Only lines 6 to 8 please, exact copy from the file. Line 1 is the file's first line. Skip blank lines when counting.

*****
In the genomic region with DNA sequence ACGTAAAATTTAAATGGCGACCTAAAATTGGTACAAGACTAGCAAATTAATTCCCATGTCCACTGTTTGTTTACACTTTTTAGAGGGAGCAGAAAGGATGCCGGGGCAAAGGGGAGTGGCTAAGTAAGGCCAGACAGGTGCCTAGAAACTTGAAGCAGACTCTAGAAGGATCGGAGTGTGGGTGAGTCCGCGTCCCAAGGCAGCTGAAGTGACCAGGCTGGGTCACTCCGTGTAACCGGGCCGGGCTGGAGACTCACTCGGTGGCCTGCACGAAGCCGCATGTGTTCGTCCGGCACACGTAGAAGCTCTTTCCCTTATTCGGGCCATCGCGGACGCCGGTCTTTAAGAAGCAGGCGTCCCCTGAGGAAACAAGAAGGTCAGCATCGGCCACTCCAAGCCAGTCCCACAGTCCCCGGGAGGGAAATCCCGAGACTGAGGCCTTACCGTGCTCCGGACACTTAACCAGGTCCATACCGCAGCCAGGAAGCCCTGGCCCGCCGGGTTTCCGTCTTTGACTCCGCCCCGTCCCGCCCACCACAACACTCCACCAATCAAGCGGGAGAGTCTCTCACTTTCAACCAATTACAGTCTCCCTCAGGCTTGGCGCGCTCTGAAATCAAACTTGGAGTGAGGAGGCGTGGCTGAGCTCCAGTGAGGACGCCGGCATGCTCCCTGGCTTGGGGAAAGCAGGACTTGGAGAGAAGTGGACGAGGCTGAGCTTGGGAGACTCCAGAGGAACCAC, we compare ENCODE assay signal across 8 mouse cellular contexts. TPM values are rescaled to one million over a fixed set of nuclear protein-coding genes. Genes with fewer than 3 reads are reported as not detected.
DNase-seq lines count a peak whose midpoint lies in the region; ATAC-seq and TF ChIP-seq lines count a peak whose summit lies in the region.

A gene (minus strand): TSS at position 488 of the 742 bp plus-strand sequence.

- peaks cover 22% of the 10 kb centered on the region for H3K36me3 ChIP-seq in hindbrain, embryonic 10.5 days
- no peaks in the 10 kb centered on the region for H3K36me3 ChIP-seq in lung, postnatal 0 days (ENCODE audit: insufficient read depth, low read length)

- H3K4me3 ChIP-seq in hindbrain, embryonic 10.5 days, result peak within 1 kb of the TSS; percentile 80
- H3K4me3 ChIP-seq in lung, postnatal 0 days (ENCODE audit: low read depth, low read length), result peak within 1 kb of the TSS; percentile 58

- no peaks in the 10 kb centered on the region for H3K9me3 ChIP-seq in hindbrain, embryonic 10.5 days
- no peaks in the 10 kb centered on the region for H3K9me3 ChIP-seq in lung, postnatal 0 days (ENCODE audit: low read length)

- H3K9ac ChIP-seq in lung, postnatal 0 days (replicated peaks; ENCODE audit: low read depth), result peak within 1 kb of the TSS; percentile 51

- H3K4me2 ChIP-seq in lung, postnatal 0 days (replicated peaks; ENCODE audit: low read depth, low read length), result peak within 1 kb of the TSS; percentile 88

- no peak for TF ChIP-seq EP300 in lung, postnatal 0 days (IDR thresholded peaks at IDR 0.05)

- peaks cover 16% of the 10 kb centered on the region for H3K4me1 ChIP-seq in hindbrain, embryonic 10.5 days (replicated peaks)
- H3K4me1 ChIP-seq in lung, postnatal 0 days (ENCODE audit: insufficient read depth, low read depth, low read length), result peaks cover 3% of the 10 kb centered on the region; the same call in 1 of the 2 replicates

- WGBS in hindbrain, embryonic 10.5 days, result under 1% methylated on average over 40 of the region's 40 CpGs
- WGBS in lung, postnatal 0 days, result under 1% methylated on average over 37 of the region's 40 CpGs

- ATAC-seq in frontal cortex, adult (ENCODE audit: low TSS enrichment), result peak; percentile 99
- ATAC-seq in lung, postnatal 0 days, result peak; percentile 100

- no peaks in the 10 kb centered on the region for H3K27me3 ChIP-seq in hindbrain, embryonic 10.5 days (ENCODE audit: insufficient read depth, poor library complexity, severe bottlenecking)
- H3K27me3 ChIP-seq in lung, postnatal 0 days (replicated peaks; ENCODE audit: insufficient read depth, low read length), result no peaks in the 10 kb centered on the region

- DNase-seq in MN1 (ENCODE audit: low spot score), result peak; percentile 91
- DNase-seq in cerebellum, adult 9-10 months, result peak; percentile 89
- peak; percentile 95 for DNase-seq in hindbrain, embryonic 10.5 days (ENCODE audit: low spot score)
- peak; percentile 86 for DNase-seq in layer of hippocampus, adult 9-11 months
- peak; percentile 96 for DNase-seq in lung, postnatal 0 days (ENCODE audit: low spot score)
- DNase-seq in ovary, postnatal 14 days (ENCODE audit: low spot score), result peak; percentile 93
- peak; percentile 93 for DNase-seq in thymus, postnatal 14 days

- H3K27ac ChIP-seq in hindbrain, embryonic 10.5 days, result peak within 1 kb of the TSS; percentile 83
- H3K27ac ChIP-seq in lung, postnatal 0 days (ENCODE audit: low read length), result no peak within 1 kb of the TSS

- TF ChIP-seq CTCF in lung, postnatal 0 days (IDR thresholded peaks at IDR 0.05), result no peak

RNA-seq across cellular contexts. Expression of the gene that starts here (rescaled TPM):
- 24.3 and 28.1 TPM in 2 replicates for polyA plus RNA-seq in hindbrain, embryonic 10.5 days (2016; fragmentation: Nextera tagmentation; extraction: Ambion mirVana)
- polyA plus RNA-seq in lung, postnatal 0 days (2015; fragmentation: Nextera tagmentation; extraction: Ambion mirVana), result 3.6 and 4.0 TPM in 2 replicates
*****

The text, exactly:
- H3K4me3 ChIP-seq in hindbrain, embryonic 10.5 days, result peak within 1 kb of the TSS; percentile 80
- H3K4me3 ChIP-seq in lung, postnatal 0 days (ENCODE audit: low read depth, low read length), result peak within 1 kb of the TSS; percentile 58

- no peaks in the 10 kb centered on the region for H3K9me3 ChIP-seq in hindbrain, embryonic 10.5 days